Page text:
University of Arizona Regents Professor Diana Liverman has been elected to both the National Academy of Sciences (NAS) and the American Academy of Arts and Sciences (AAAS), two of the highest honors a scientist can receive.
Liverman is a world-renowned expert on the human dimensions of global environmental change and the impacts of climate on society. Her election into NAS and AAAS highlights both the importance of her social science approach to global change and the scientific accomplishments of women in academia. Early in her career when Liverman served on the U.S. National Research Council (NRC) – a program of the NAS that reviews and recommends research agendas and policy options – very few women were members of the NAS. There were only 57 female members in 1989, compared to the 1,516 male members.
“One of the nicest things [about being elected to these academies] was receiving phone calls from some of the women in my field I have worked with saying it meant a lot not just because we are colleagues or friends, but because I was a woman who supports other women being elected to the academies,” said Liverman.
Career & Selected Accomplishments
Liverman completed her Ph.D. in Geography at UCLA, in collaboration with the National Center for Atmospheric Research, working with Steve Schneider, a pioneering climate change scientist who introduced her to many key figures in the field. Partly through these interdisciplinary contacts, Liverman was invited to serve on the NRC’s standing Committee on Human Dimensions of Global Change.
Liverman broke barriers as a younger female scholar serving the NRC, becoming the committee’s chair and providing the U.S. government with policy advice. During her tenure as committee chair, Liverman commissioned studies on emerging research issues related to global change; initiated a pioneering study commissioned by NOAA titled Making Climate Forecasts Matter, exploring the social impacts of climate forecasting, what has become the field of climate services; and led the committee as a co-author for their pivotal NASA-sponsored study that produced the book People and Pixels, which links remote sensing with the social sciences.
“[The experience] was really cool because NASA then created a whole research initiative on the human drivers of deforestation and other global change issues,” said Liverman.
Liverman went on to help build social science programs in the Earth Systems Science Center at Penn State University and the Environmental Change Institute at the University of Oxford in the U.K. She has played a key role on a number of international projects and committees, as well, including the Inter-American Institute for Global Change (IAI) and for the International Council for Science’s (ICSU) Global Environmental Change and Food Security and Earth Systems Governance projects.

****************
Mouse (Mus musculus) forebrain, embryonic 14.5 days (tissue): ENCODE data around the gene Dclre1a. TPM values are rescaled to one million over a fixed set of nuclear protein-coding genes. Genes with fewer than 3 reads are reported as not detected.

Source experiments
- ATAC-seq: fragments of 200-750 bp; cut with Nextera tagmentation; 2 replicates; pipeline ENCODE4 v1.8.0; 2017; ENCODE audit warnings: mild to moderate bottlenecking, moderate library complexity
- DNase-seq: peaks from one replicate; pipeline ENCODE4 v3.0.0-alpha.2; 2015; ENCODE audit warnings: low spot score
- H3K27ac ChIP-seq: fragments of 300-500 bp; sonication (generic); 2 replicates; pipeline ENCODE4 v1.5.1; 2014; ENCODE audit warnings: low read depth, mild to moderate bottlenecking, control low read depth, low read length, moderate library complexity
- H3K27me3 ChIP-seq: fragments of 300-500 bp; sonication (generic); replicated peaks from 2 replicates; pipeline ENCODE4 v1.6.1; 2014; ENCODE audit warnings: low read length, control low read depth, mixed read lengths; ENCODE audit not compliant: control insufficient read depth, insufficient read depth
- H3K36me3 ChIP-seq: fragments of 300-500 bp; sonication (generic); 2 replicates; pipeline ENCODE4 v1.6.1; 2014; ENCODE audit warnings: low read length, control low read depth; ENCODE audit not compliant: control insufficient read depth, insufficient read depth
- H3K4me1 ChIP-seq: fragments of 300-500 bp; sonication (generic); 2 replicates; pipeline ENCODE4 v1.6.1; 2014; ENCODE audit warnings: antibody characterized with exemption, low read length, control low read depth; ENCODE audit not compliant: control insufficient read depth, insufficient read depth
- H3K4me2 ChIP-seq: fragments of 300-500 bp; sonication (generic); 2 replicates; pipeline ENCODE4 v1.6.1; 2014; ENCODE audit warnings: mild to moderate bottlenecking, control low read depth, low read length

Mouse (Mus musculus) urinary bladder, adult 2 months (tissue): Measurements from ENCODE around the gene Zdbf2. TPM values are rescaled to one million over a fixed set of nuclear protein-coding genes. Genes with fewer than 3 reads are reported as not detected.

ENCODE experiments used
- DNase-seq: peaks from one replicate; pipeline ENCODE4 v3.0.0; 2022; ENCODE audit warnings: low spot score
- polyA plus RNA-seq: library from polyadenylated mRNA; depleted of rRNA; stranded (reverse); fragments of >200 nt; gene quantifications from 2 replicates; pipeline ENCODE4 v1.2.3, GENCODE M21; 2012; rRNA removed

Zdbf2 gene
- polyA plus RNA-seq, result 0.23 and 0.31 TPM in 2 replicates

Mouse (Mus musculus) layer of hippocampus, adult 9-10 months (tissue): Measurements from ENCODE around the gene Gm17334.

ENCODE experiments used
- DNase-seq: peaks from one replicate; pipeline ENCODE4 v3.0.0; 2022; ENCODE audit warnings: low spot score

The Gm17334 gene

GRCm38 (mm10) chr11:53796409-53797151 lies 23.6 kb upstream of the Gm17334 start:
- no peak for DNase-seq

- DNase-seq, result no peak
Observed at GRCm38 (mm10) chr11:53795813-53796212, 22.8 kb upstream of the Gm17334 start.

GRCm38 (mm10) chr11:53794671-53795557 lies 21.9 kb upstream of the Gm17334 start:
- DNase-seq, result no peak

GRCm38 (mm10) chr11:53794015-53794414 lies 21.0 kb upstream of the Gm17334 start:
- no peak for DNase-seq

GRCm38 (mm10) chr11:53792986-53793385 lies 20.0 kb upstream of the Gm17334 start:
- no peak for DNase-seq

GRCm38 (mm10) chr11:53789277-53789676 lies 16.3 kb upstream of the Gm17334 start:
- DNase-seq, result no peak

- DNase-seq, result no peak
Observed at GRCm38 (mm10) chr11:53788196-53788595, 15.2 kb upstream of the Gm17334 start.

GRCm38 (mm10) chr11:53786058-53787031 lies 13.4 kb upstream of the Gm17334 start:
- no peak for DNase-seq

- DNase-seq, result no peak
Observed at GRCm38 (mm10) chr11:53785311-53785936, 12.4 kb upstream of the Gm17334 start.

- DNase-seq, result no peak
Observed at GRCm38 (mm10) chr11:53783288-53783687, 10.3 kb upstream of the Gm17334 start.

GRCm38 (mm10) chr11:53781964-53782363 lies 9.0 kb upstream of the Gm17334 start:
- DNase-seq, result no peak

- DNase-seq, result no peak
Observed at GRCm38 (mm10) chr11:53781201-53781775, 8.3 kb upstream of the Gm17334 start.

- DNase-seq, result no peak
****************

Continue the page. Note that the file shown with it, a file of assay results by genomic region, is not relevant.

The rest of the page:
Building the Environment at the University of Arizona
As a global land grant institution, the University of Arizona is renowned for its inclusive, interdisciplinary approach to understanding and responding to the climate crisis and the Anthropocene.
Liverman first joined the UArizona in 1994 as a sabbatical visitor at the Udall Center, just as the Institute for the Study of Planet Earth (ISPE) was created. “ISPE brought together some of the very best global change researchers at UArizona,” said Liverman. “ISPE shaped UArizona’s historical strength of inviting social science into the study of climate change and was one of the reasons I applied for a faculty position here.”
ISPE collaborators, including Liverman, helped bring major global change research grants to the University of Arizona in the 2000s, including the still-present Climate Assessment for the Southwest (CLIMAS) and an NSF Science and Technology Center focusing on water in semi-arid areas (SAHRA).
In 2010, she joined ISPE Director Jonathan Overpeck to create and codirect the University of Arizona Institute of the Environment, which brought together several hundred faculty across campus to collaborate on environmental issues and has since been reshaped into the Arizona Institutes for Resilience (AIR).
“Over the last decade, UArizona has been able to attract some fabulous faculty in both social and natural sciences to work on environmental grand challenges, further building a reputation for interdisciplinary research,” said Liverman.
Liverman has many led international projects and committees, and routinely accepts requests from the National Research Council as a leading global change scholar. In 2009, Congress commissioned the set of reports called America’s Climate Choices; these reports aimed to study the serious and sweeping issues associated with global climate change, including the science and technology challenges involved, and to provide advice on the most effective steps and promising strategies that can be taken to respond.
“America’s Climate Choices was an exciting challenge, and UArizona featured very strongly because Kathy Jacobs and I each co-chaired one of the four core panels,” said Liverman. “That really expanded our networks for climate change at the University of Arizona.” One of the other panel leaders, Marilyn Brown, was the other geographer recently elected to the National Academies with Liverman.
Liverman’s election into both academies reflects her essential research connecting the science of global climate change to human-focused solutions and celebrates the progress and achievement that she and other female scientists are making around the world.
“I just told myself I would never get in,” said Liverman. “The social sciences don’t get to elect many people into the academy and there are not many geographers. That’s one reason why it’s such an amazing honor.”